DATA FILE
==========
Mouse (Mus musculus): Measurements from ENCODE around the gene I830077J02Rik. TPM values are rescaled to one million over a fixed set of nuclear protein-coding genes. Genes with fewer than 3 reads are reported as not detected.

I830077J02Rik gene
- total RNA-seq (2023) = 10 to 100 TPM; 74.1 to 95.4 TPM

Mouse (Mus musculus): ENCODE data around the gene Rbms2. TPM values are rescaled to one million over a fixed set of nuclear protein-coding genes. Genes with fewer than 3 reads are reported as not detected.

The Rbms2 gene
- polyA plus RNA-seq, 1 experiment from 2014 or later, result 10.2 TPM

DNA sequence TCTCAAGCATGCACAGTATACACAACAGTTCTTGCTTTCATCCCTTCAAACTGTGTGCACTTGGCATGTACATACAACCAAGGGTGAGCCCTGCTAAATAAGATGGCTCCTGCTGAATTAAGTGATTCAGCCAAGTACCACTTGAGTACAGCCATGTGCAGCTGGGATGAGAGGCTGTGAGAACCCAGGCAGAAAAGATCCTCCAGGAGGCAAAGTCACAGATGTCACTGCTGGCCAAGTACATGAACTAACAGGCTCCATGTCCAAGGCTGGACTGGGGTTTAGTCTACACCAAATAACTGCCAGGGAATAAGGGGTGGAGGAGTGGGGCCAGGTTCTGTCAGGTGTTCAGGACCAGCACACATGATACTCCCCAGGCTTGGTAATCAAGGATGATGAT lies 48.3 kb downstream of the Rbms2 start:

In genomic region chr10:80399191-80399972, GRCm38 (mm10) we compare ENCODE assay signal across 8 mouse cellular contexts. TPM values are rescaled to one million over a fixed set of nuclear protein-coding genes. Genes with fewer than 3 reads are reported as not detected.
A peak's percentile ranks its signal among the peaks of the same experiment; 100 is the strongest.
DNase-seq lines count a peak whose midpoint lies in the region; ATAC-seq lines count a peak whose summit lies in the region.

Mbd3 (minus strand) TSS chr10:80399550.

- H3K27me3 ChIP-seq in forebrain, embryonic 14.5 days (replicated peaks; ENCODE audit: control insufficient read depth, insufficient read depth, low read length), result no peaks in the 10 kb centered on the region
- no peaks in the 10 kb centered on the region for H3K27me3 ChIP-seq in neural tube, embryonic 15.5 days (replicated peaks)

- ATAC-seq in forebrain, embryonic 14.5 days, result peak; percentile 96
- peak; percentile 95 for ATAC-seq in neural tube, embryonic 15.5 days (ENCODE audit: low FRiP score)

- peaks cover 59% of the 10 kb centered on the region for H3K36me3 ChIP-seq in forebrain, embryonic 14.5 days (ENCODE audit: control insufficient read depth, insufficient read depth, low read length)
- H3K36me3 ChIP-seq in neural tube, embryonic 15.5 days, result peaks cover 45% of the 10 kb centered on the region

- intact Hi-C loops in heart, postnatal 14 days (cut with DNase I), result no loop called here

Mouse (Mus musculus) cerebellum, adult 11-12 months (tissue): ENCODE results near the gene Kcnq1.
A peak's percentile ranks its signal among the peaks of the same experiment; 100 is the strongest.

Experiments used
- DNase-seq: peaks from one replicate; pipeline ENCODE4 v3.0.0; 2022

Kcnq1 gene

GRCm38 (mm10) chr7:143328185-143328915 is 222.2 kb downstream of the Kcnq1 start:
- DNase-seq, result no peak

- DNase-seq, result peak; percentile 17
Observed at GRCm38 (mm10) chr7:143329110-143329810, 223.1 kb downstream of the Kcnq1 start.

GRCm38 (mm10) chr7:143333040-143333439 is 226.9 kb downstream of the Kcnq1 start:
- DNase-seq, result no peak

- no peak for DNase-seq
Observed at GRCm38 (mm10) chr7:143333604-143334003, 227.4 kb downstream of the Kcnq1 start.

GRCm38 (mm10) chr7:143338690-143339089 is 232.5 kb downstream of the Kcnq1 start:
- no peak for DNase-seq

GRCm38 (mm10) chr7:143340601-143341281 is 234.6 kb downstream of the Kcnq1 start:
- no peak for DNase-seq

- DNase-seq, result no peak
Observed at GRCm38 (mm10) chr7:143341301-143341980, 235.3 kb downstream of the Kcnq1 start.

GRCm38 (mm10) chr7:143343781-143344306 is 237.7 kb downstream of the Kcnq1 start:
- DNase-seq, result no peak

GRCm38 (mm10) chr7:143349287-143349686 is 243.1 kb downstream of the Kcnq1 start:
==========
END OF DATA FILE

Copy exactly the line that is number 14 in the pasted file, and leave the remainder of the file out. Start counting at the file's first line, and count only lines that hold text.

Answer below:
- ATAC-seq in forebrain, embryonic 14.5 days, result peak; percentile 96